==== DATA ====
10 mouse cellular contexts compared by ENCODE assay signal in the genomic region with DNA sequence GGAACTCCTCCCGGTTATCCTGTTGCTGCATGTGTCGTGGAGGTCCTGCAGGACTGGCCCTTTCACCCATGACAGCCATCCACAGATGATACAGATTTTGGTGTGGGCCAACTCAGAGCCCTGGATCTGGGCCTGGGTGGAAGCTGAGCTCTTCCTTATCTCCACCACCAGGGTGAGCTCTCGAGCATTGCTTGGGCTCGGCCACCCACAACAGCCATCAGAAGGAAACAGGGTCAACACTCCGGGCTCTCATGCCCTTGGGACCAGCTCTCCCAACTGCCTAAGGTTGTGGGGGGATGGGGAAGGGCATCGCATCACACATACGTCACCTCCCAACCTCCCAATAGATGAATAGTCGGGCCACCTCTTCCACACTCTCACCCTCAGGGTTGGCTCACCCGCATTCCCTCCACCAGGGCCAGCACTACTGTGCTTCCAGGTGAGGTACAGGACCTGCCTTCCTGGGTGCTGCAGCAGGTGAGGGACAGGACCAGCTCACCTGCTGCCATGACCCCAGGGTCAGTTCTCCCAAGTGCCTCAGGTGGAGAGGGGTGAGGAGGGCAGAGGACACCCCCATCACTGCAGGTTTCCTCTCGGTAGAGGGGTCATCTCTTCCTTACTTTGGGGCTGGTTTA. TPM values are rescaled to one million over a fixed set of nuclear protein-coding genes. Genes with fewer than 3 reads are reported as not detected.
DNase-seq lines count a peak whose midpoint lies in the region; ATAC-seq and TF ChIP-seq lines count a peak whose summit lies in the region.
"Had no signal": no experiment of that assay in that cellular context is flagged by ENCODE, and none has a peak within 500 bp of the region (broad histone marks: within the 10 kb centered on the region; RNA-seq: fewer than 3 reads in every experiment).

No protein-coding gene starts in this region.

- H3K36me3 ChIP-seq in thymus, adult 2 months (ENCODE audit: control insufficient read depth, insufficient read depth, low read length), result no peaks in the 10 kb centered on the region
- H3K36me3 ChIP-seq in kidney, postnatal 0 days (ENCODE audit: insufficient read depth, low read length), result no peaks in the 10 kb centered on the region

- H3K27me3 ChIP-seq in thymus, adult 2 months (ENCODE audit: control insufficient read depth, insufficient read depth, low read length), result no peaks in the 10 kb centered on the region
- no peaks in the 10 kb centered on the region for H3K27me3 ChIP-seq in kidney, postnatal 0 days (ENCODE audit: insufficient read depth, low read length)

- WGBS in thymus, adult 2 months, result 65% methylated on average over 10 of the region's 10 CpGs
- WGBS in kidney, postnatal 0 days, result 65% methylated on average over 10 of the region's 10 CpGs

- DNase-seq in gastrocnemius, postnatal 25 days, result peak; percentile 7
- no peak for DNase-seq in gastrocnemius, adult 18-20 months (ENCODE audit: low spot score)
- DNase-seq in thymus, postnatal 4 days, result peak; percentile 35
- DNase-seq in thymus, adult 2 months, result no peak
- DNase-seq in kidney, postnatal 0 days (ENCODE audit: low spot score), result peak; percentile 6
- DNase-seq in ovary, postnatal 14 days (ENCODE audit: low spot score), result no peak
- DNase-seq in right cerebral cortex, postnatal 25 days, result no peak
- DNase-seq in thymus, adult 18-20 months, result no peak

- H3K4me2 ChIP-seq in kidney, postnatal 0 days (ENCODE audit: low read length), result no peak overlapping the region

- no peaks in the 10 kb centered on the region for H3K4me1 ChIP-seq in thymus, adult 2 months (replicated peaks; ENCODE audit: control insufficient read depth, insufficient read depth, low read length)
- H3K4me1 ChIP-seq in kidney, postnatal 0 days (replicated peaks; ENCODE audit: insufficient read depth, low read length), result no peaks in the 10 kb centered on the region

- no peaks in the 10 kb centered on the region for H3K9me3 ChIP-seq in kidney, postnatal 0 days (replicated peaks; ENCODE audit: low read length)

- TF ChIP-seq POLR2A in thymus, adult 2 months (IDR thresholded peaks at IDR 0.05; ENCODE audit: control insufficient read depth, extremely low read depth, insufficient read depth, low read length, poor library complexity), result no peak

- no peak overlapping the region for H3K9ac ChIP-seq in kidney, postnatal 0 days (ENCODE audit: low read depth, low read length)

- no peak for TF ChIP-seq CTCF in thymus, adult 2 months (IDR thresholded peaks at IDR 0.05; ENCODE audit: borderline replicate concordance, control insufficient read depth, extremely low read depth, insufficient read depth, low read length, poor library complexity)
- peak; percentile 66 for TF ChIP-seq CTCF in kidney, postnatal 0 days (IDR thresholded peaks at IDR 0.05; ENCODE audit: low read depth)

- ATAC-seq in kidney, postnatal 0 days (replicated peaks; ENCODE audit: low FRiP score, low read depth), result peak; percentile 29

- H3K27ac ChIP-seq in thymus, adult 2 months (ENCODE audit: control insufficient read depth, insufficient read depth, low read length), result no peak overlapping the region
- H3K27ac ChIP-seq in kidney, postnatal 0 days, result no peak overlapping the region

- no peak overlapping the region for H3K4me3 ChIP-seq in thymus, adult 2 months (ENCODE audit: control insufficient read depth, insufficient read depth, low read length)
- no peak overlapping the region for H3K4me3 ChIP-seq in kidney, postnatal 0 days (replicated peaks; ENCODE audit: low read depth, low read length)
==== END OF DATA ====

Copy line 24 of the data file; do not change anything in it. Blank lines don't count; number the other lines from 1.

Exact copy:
- no peak overlapping the region for H3K9ac ChIP-seq in kidney, postnatal 0 days (ENCODE audit: low read depth, low read length)